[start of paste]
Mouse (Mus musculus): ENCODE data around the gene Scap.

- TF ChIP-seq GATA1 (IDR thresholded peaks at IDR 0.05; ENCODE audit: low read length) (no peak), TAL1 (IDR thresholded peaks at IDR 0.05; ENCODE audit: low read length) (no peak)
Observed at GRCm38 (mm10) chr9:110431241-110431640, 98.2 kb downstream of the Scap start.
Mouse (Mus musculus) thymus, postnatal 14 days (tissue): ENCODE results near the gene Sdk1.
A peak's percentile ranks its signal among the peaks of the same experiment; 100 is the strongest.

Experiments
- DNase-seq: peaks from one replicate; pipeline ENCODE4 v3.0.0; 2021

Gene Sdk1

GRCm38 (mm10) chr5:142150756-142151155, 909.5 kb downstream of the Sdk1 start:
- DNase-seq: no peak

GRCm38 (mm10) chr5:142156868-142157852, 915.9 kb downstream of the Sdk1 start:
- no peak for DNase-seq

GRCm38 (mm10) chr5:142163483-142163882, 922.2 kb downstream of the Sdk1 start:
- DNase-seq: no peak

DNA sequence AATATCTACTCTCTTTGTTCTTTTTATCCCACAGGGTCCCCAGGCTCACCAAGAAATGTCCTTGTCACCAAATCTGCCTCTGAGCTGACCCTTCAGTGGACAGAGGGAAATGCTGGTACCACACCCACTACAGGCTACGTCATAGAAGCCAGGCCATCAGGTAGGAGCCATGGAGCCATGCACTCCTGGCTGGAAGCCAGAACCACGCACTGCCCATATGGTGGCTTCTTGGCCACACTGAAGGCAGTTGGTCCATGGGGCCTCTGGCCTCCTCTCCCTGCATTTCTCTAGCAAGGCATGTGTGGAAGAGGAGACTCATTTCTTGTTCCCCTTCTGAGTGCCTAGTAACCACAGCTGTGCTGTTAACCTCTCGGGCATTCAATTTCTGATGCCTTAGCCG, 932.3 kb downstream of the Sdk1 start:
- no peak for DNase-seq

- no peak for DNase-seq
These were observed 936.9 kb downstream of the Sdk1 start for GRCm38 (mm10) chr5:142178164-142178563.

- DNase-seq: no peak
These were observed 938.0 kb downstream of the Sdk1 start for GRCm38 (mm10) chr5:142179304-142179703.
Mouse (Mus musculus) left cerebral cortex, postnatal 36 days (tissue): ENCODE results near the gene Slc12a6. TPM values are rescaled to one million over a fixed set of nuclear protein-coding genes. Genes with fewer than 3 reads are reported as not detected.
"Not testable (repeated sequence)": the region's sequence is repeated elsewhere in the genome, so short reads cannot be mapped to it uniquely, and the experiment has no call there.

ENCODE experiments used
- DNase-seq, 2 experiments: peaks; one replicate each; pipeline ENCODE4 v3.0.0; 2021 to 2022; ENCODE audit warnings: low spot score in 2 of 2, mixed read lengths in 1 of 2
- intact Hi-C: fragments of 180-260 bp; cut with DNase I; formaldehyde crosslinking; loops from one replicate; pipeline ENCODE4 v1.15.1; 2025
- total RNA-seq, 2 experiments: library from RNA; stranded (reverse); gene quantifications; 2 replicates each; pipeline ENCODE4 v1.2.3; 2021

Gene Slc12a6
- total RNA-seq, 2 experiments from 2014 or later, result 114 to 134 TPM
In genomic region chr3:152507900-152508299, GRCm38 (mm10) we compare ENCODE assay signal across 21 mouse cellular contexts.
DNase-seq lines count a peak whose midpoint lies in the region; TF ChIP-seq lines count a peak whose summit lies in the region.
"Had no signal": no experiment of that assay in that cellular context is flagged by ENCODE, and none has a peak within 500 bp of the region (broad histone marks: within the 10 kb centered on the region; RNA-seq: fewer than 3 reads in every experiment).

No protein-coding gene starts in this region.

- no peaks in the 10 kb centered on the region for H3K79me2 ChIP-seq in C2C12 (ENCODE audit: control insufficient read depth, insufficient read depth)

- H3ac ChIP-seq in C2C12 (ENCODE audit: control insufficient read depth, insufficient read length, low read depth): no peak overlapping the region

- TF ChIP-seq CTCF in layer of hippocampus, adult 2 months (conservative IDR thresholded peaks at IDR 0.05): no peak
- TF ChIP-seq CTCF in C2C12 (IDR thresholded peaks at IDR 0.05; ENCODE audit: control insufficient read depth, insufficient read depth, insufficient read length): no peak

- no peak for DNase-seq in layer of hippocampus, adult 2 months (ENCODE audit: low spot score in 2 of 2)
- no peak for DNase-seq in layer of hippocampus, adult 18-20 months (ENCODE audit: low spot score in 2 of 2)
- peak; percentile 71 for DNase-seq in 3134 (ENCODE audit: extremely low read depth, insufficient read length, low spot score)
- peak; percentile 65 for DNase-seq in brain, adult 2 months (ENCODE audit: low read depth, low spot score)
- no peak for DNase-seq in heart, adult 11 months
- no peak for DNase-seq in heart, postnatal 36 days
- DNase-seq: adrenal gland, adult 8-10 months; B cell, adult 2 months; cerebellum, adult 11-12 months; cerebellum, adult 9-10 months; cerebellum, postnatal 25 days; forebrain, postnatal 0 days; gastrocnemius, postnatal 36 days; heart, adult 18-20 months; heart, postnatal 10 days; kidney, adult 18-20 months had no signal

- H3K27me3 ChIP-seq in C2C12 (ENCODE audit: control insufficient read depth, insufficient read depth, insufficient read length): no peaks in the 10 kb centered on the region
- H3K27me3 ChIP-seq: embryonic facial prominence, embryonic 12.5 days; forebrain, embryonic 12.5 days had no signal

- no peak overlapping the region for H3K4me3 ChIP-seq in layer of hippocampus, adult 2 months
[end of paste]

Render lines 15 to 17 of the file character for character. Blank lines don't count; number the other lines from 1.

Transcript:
DNA sequence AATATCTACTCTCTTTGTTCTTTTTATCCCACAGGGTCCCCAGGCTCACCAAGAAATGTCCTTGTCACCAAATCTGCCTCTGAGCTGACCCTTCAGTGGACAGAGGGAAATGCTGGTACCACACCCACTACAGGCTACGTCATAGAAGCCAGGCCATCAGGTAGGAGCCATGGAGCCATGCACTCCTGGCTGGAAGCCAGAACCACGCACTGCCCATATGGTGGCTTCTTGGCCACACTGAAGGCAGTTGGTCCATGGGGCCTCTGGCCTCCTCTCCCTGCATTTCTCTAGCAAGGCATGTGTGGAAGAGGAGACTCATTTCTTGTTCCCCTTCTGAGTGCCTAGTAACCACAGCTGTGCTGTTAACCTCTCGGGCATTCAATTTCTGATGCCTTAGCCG, 932.3 kb downstream of the Sdk1 start:
- no peak for DNase-seq

- no peak for DNase-seq